With the increase of health information technology used to store and access patient information, the likelihood of security breaches has also risen. In fact, according to the Canadian Medical Association Journal (CMAJ):
In the United States, there was a whopping 97% increase in the number of health records breached from 2010 to 2011… The number of patient records accessed in each breach has also increased substantially, from 26,968 (in 2010) to 49,394 (in 2011). Since August 2009, when the US government regulated that any breach affecting more than 500 patients be publicly disclosed, a total of 385 breaches, involving more than 19 million records, have been reported to the Department of Health and Human Services.
A large portion of those breaches, 39%, occurred because of a lost, stolen, or otherwise compromised portable electronic device—a problem that will likely only get worse as iPads, smartphones, and other gadgets become more common in hospitals. (CMAJ, 2012, p. E215).
Consider your own experiences. Does your organization use portable electronic devices? What safeguards are in place to ensure the security of data and patient information? For this Discussion you consider ethical and security issues surrounding the protection of digital health information.
- Review the Learning Resources dealing with the security of digital health care information. Reflect on your own organization or one with which you are familiar, and think about how health information stored electronically is protected.
- Consider the nurse’s responsibility to ensure the protection of patient information. What strategies can you use?
- Reflect on ethical issues that are likely to arise with the increased access to newer, smaller, and more powerful technology tools.
- Consider strategies that can be implemented to ensure that the use of HIT contributes to an overall culture of safety.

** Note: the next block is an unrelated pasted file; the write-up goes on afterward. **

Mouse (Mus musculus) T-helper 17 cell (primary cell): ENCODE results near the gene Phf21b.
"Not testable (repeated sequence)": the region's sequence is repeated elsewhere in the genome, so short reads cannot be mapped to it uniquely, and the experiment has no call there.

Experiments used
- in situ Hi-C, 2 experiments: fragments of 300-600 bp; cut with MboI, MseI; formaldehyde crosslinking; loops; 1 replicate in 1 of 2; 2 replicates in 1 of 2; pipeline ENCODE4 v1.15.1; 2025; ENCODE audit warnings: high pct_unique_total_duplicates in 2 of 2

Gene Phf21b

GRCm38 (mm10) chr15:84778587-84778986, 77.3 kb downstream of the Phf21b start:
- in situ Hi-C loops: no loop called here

- Ask a probing question, substantiated with additional background information, evidence or research.
- Share an insight from having read your colleagues’ postings, synthesizing the information to provide new perspectives.
- Offer and support an alternative perspective using readings from the classroom or from your own research in the Walden Library.
- Validate an idea with your own experience and additional research.
- Make a suggestion based on additional evidence drawn from readings or after synthesizing multiple postings.
- Expand on your colleagues’ postings by providing additional insights or contrasting perspectives based on readings and evidence.
Nursing Responsibility to Protect Patient Information
Office of the National Coordinator for Health Information Technology (ONC) developed a framework to address privacy and security challenges online related to health information (Brown, 2009). The eight principles are (1) individual access; (2) correction; (3) openness and transparency; (4) individual choice; (5) collection, use, and disclosure limitation; (6) data quality and integrity; (7) safeguards; and (8) accountability (Brown, 2009).
The first four principles describe an individual’s rights regarding the accessibility, disclosure about how their information is collected and treatment of their personal health information…………………..PLACE ORDER FOR COMPLETE AND CUSTOMIZED ANSWER